Going forward, there is a tremendous opportunity for health practitioners first to consider how the gut-brain axis and how dysbiosis influences mental illness. As scientists make further advancements in the understanding of the role that the microbiome has in mental health issues, the potential value of analyzing one's gut environment to reveal altered brain function and mental illness is quite exciting. The use of probiotics and treatments such as FMT need to be explored further to close the gap between theory and practice so that protocols can be changed that results in more people becoming well. Currently, the use of psychiatric drugs to treat mental illnesses such as depression and anxiety have a huge cost and is a huge financial burden on the current healthcare system in place. By adopting these complementary and alternative strategies to address various mental health issues will create the potential to improve healthcare for all.
Conclusions and Recommendations:
It is a travesty that far too many psychiatrists and psychologists fail to examine the role of gut health and mental health and the correlation of the two. It is important therefore that people are made more aware of this information and to educate themselves as well as ask specific questions to healthcare providers. Education is key to employing self-help strategies like the use of strategic supplementation with various strains of probiotics and the consumption of fermented foods. Prebiotic and probiotic foods can become more than mere nourishment but could be used as tools to be used as therapeutic treatment protocols to assist the body's own mechanisms for healing. It is important too that people are made aware of other nutritional strategies to promote the reduction of the inflammatory state and do what they can behaviorally to promote a healthy gut like exercise and stress reduction techniques.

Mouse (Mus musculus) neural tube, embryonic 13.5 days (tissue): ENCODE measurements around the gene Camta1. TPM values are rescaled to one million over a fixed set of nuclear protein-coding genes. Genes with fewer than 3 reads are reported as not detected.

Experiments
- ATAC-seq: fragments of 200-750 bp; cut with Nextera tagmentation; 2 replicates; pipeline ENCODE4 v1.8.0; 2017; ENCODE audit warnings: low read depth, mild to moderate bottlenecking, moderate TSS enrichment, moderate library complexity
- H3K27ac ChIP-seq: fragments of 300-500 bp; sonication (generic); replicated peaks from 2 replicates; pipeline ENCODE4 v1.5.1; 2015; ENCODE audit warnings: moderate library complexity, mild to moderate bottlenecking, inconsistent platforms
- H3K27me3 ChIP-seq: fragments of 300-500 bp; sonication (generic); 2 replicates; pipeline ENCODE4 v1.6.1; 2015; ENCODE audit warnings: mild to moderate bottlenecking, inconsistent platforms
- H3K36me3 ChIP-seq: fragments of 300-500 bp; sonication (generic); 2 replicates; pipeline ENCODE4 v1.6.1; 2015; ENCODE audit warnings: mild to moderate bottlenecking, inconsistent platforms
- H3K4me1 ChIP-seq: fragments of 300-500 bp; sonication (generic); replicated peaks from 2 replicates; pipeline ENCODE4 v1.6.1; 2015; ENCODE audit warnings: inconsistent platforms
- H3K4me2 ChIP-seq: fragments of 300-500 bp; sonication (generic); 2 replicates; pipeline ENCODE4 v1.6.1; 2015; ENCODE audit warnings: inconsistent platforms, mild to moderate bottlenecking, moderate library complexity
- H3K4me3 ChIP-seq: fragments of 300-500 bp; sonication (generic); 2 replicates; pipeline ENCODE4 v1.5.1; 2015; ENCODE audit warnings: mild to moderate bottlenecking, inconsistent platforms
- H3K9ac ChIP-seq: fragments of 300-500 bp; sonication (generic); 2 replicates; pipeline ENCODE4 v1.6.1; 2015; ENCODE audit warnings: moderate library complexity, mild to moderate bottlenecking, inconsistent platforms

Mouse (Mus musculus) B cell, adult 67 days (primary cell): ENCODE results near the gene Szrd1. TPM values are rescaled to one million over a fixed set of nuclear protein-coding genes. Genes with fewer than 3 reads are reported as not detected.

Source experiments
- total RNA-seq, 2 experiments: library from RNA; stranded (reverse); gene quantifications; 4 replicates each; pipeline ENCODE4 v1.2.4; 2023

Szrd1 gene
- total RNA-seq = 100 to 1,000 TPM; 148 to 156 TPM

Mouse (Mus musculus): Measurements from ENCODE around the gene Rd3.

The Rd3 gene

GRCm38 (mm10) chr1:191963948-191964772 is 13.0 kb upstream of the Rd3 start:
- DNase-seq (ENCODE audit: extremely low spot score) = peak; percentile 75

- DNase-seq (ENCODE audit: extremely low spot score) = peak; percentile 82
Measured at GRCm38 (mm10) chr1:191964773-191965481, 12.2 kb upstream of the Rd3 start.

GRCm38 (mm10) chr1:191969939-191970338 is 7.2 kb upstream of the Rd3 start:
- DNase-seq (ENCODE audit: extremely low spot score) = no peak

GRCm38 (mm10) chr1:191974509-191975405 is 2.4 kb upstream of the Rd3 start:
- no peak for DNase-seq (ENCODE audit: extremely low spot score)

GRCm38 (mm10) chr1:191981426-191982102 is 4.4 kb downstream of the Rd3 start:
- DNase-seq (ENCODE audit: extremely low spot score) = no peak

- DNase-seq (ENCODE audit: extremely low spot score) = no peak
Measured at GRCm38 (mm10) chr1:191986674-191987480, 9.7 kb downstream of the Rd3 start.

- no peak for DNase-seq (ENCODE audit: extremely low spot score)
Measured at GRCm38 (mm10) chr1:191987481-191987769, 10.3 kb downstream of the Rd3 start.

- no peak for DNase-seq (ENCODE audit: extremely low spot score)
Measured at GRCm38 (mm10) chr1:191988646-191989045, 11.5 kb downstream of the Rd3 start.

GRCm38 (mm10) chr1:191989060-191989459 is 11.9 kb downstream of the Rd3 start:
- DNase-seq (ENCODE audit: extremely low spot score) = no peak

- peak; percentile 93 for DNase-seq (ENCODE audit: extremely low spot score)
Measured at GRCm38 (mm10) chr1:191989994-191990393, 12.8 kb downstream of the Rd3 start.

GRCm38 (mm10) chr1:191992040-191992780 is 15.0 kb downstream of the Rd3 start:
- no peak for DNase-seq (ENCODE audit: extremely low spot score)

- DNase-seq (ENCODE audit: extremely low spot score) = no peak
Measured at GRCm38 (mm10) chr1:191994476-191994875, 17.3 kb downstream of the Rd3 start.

There are various things one can do to improve vagal nerve tone like diaphragmatic breathing, humming, singing, or chanting. Cold water is said to stimulate the vagus nerve as well as certain exercises like yoga or even body massage. Studies have found that higher vagal tone is associated with greater closeness to others and more altruistic behavior. Also, anyone that understands the mental state of "Flow" or the ability to do something without really consciously thinking about it knows how to stimulate the vagus nerve. It is said that flow cannot be achieved without vagal tone influence since it is the combination of sympathetic (fight-or-flight) and vagus activation that creates the right environment for this "flow" state.
More studies are warranted to prove the efficacy of nutrition and the mind-body connection, the health of the gut, and its correlation with mental health. There needs to be a more integrative approach to mental health care one where the emergence of complementary and alternative medicine can be enjoyed by everyone in America. This is something that should not only be available to those with a higher education, holistic medical knowledge, or by those with enough money to afford these treatments that are currently not part of the typical healthcare in this country but by all. CAM treatments for mental health as well as other issues should be a part of mainstream care everywhere and offered to everyone.